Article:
Those they deem the "obvious villains" being non-Atheists that make pretty much the same criticisms. I know. These are grown-ups, supposedly. Usually very intelligent grown-ups. But somehow they seem to lose the power of reason and even the ability to read when truths they fully support are voiced by people they have deemed to be unworthy of a hearing.
Look I know we all tend to do this sort of thing, but such Tribalism is just plain stoopid. Post-modern Tribalism has us divided up into our own "right thinking" groups and we hardly ever venture outside the group as we're so sure we've got everything sussed. Those outside the group are stigmatised and dismissed - often even before we hear what they have to say. And we're supposed to be grown-ups. Having dethroned the old voices of Authority (such as the Church, the Government) we have enthroned our own little champions of authority and divided off into self segregating Tribes.
Evidence. Reason. Discussion. Enquiry. We only pursue these among people who think as we do these days. Boy that is frustrating.
Part of what I see as my job is to highlight some useful contributions made by people of all different backgrounds. From your "far Right" to your "far Left". I include Muslims, Jews, Agnostics, Hindus, Buddhists, Sikhs, Atheists, Gays - anyone as long as they deal with reality (and hopefully do so charitably).
I do so because we need to be aware that we have very real friends everywhere as well as some very real enemies. I do so because we need to pull together to face an existential threat.
I don't mean to be flippant, but we can chat about all that other stuff once we've survived the great assault against freedom presented by Sharia law. It would be quite nice if everybody pulled together and remembered that listening to new or different ideas and scrutinising them, has a rich history in the West. This is how we put a man on the Moon. This is how we cured Polio and invented the steam engine. It’s OK guys! We’re not fighting, we’re just talking. (Oh, I think I just channelled Stefan Molyneux).
Below is an article from the Christian Post on the response of noted Atheists to the attempt of the Southern Poverty Law Centre to turn some of their number into pariahs.
I just wish they realised we're all on the same side.
Atheists Outraged by SPLC Branding Atheist Critics of Radical Islam 'Anti-Muslim Extremists'
Sam Harris and several other prominent members of the atheist community have condemned the Southern Poverty Law Centre’s recent decision to brand atheist authors critical of radical Islam as "anti-Muslim Extremists."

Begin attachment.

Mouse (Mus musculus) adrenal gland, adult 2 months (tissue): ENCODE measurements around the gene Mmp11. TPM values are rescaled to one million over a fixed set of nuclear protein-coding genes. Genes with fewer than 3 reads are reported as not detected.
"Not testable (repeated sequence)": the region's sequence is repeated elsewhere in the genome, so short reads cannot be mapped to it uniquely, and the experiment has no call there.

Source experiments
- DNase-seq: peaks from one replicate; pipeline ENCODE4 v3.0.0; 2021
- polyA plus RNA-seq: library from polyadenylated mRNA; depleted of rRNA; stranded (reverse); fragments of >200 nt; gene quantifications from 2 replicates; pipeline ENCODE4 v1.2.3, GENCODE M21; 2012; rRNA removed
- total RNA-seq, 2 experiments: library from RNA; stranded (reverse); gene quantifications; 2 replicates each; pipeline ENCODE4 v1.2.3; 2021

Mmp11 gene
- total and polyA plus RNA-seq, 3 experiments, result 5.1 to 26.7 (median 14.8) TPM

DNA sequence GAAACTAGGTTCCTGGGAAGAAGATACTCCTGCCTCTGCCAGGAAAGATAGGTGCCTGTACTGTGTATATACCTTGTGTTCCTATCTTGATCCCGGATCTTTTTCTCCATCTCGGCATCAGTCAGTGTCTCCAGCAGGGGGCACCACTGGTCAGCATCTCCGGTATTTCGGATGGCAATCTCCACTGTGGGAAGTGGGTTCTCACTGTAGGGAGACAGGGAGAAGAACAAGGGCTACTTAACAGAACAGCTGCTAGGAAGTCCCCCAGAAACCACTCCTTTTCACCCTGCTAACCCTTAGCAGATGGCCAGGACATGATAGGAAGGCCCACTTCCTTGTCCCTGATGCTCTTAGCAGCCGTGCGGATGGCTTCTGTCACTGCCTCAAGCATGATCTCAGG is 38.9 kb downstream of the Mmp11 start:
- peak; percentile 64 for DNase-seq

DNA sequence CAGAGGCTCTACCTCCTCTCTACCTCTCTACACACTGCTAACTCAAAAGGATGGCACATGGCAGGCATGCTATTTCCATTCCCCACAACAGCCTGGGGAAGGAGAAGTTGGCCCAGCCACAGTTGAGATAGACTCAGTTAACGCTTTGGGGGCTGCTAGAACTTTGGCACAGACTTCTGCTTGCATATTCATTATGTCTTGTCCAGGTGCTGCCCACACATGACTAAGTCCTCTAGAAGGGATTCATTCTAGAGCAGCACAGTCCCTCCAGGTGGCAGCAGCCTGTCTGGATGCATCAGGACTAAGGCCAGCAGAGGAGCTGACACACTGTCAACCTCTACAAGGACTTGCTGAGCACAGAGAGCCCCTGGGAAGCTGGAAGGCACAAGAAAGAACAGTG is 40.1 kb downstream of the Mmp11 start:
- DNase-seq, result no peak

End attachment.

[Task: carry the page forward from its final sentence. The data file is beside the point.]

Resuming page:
Harris, who himself has written books, articles, and made numerous commentaries on the dangers of Islamic extremism, described the SPLC's move as "unbelievable," and retweeted several messages by other atheists and supporters who also could not understand why Ayaan Hirsi Ali and Maajid Nawaz have found themselves of the "extremist" list.
As the SPLC notes in its report, Hirsi Ali is a Somali-born activist who says that she suffered female genital mutilation and fled civil war in Africa, but questions key parts of her persecution story, and argues that "she now positions herself as an ex-Muslim champion of women's rights, her anti-Muslim rhetoric is remarkably toxic."
SPLC also brands Nawaz as a former radical who uses his experience to "savage Islam," and also accuses him of fabricating parts of his experience in order to present a negative image of Islam.
Hemant Mehta of The Friendly Atheist blog noted that both Nawz and Hirsi Ali believe that Islam is "uniquely problematic compared to other religions," and have encouraged moderate Muslims to help steer the religion in the right direction.
Mehta wrote that the SPLC's decision to brand the authors as "anti-Muslim Extremists" makes him wonder "why anyone should take the SPLC seriously at this point."
He added: "If criticizing religious beliefs makes them extremists, then it won't be long before other vocal atheists end up on that list too. And make no mistake, that's what Nawaz and Hirsi Ali are doing. That's all they're doing. They're not anti-Muslim; they work with moderate Muslims. They're critical of the worst aspects of Islam." [Graeme: That's all that the rest of us are doing too]
Sarah Haider of Ex-Muslims of North America noted that both Nawaz and Hirsi Ali have been targeted by radicals and threatened with violence for speaking out against real extremists, and warned that the SPLC's decision will make it even harder for critics to speak out.
"Already, too few are willing to stand up to religious privilege for the sake of human rights. When that privilege belongs to a religion whose followers include some ready to die (and kill) for the honour of their faith, activists face devastating costs," Haider wrote.
"This report is an example of the careless, reactionary response by the American media (on both the right and the left) to the challenge posed by this religion."
Several Christian conservatives have also found themselves on the SPLC's lists, particularly for speaking out against gay marriage, such as the Washington, D.C.-based Family Research Council.
George Yancey, professor of sociology at the University of North Texas, has accused the SPLC of failing to use objective criteria in determining which organizations should be labelled a "hate group," however.
"The subjective nature of the criteria for determining a hate group provides a conceptual structure more vulnerable to social bias than an objective criteria applying to groups across a wide political, cultural, and religious spectrum," Yancey wrote in a 2014 study.